The organization issued a statement calling for the removal of all symbols of the Confederacy from the park.
“My tax dollars should not be used to commemorate slavery,” [Atlanta NAACP chapter president Richard] Rose said.
Rose said his group wants Confederate symbols removed from all state-owned buildings, parks and lands.
Rose told Petersen he would start with Jefferson Davis, Robert E. Lee and Stonewall Jackson.
“Those guys need to go. They can be sand-blasted off, or somebody could carefully remove a slab of that and auction it off to the highest bidder,” Rose said.
Carefully remove a slab? Ummm. That thing is huge. Anyway, once we go down this road, it’s difficult to determine where to stop. Let’s talk a little about Mt. Rushmore for instance. Here are some interesting factoids:
- The man responsible for carving Mt. Rushmore, Gutzon Borglum, was also involved in the bas relief work for Stone Mountain.
- Mt. Rushmore has a Lakota Sioux name as well: Six Grandfathers. It’s interesting that the US government should etch four “grandfathers” of America into the face of a mountain the Lakota named after their own forefathers.
- Mt. Rushmore is technically on Lakota land, and the Lakota tribe continues to claim the US government illegally took it from them. It wouldn’t exactly be the first time the US government took back land from Native Americans.
All of this highlights the terrible history between the US government and Native Americans. From genocide to forced relocation, the history of our involvement with Native Americans is rife with bloodshed, the wounds of which have never properly healed. So, you could say that your tax dollars “should not be used to commemorate slavery.” But it seems just as valid at that point to say that your tax dollars “should not be used to commemorate genocide.”
Do I think Mt. Rushmore should be sand blasted or dynamited to appease offended Native Americans? No. But I think the history of the US government’s dealings with the Native Americans is just as troubling as the Confederate government’s dealings with slaves. I refuse to trivialize either error. In both cases, ethnic or cultural “superiority” was used as justification to mistreat an entire population of people. In many ways, the American flag and the Confederate battle flag are on equal footing as symbols that have flown over some very harsh racial injustices.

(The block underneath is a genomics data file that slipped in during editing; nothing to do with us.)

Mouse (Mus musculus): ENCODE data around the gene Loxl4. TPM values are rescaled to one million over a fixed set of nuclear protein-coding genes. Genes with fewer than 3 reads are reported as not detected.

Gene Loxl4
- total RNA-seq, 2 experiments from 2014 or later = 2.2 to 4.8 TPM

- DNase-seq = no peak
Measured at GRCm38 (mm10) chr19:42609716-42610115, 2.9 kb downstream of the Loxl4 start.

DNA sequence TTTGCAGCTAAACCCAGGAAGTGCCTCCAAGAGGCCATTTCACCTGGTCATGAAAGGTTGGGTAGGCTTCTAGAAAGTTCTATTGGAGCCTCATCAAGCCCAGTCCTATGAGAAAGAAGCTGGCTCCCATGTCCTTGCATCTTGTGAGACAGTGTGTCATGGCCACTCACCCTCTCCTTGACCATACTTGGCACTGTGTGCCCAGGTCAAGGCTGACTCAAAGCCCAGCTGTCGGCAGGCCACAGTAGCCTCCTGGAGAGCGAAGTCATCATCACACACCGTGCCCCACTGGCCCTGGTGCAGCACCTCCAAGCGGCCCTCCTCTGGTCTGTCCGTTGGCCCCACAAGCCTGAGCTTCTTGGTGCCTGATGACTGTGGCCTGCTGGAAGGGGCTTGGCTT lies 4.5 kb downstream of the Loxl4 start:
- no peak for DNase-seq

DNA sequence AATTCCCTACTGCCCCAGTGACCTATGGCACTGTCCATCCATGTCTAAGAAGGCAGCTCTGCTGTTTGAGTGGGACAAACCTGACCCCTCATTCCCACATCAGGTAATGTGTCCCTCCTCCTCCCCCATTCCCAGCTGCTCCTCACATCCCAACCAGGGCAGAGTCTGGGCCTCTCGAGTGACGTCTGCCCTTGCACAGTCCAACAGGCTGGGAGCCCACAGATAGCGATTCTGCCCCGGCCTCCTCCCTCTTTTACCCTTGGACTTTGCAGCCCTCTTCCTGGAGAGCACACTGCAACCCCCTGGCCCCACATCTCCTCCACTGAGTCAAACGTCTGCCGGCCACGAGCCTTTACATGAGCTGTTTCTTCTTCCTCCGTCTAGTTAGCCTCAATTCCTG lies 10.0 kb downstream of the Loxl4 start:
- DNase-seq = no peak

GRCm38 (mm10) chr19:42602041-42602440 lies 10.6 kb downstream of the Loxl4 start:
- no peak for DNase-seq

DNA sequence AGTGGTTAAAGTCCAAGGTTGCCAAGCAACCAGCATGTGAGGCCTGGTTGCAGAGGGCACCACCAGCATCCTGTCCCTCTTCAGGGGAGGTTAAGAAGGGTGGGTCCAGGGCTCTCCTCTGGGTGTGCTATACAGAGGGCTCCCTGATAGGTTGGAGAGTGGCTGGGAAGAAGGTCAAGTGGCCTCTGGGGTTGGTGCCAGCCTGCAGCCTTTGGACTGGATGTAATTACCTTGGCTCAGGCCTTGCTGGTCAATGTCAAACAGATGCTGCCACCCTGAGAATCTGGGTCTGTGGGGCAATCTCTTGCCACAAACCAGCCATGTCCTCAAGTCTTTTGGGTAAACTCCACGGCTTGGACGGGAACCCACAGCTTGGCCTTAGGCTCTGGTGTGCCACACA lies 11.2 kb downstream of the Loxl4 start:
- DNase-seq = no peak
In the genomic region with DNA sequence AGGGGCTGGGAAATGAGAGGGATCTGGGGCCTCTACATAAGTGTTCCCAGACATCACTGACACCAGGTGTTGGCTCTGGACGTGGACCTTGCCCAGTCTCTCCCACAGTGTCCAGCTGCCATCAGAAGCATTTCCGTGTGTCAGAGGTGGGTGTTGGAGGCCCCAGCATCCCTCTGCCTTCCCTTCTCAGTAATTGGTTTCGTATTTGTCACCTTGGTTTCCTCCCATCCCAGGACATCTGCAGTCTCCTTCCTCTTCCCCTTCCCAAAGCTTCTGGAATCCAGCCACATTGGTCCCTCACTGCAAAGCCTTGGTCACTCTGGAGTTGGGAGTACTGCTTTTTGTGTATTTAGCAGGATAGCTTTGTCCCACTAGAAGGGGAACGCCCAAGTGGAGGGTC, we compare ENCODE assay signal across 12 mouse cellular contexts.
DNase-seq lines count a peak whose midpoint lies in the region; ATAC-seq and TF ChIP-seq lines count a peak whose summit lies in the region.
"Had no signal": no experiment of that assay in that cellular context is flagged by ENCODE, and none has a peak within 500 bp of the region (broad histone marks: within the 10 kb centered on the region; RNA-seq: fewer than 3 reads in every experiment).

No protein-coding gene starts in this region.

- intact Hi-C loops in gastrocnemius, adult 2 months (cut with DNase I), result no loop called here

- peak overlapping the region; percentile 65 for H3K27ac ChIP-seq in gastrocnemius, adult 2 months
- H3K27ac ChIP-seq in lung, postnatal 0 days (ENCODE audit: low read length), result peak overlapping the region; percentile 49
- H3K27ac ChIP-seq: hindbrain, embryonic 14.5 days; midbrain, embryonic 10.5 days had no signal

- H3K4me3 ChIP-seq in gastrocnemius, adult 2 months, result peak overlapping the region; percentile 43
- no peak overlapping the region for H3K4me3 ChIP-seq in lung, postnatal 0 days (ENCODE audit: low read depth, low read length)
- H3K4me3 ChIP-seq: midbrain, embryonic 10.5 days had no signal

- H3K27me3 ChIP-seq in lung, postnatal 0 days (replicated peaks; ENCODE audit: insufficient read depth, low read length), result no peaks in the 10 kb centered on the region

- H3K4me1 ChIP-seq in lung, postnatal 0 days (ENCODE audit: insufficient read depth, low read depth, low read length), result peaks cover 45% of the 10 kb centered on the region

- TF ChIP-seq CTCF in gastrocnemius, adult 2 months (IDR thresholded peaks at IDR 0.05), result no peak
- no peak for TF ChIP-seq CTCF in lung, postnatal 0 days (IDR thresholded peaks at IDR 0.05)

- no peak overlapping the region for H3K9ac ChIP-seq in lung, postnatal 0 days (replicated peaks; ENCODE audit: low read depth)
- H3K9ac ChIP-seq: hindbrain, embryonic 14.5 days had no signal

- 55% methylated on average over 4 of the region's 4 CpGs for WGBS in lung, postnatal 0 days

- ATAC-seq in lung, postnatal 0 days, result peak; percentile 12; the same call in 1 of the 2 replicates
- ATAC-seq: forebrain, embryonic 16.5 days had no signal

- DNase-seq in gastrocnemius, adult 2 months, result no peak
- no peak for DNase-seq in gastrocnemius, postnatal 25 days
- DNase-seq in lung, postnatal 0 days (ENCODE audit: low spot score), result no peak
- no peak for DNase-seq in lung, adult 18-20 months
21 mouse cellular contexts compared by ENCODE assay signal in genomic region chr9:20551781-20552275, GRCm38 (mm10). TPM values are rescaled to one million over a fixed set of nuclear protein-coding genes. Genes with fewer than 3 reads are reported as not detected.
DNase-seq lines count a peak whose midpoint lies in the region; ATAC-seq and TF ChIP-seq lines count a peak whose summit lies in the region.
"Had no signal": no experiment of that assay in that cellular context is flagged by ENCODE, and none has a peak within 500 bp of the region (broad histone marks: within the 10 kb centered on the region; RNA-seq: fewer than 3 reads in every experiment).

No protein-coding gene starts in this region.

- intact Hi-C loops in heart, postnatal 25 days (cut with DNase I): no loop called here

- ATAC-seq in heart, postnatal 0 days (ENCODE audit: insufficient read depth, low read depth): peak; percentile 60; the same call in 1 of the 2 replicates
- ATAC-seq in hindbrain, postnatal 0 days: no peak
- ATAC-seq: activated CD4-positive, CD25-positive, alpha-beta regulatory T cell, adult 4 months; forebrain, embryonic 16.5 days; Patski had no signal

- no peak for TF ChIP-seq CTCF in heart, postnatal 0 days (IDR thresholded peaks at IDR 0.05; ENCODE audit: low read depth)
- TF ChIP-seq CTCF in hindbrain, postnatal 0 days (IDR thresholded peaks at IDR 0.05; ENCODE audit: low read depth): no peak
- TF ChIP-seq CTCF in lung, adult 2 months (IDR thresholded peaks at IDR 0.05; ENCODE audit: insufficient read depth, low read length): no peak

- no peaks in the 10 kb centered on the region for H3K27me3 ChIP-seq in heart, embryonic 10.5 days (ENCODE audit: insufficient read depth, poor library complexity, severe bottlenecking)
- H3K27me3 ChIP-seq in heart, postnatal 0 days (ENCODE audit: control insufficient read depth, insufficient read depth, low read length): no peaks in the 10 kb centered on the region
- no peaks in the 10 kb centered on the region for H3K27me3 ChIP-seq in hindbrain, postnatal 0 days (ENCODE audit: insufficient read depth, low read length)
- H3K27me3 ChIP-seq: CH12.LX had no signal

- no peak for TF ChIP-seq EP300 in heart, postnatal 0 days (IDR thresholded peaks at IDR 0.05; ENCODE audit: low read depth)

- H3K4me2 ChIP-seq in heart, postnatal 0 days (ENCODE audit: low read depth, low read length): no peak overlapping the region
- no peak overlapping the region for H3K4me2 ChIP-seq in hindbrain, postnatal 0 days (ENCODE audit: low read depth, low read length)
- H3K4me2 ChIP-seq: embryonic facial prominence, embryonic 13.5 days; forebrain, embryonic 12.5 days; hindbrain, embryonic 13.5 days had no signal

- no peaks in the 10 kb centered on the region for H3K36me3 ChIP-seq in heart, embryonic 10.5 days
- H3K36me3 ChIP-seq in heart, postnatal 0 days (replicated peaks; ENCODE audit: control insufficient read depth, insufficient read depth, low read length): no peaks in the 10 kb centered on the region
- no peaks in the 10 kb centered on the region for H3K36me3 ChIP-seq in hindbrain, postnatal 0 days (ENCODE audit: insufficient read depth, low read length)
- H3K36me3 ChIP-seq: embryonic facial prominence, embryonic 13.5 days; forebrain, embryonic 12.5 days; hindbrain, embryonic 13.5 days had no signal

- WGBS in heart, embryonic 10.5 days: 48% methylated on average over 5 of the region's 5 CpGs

But here again is the real question: What do you do about it now? When the greatest damage has already been done, how do you make it right in the present? This question is basically an eternal one. I don’t think historical injustice can just be overlooked as water under the bridge, but, on the other hand, righting historical wrongs could turn into a never-ending process. Should Americans just return to their distant countries of origin, or return only to those places in the US that our distant forefathers legitimately purchased? Do we remove every monument and symbol that may have at one time ever been connected to bigotry or injustice?
What would we be left of any of our institutions if that were the case? Basically nothing. I think the answer here is a change of heart more than a change of circumstance. Our present actions must have a greater mind toward the future and less of an obsession with the past. How will we ensure that our children and grandchildren live a better, more harmonious life together in the future? Part of that is remembering what wrongs and rights our fathers were responsible for. I get that. But remembering that requires offensive monuments sometimes. It would be better to teach an honest, accurate, unflinching history, and do what we can to achieve a national reconciliation through a persistent attitude of humility and repentance. This current revisionism is arbitrary and futile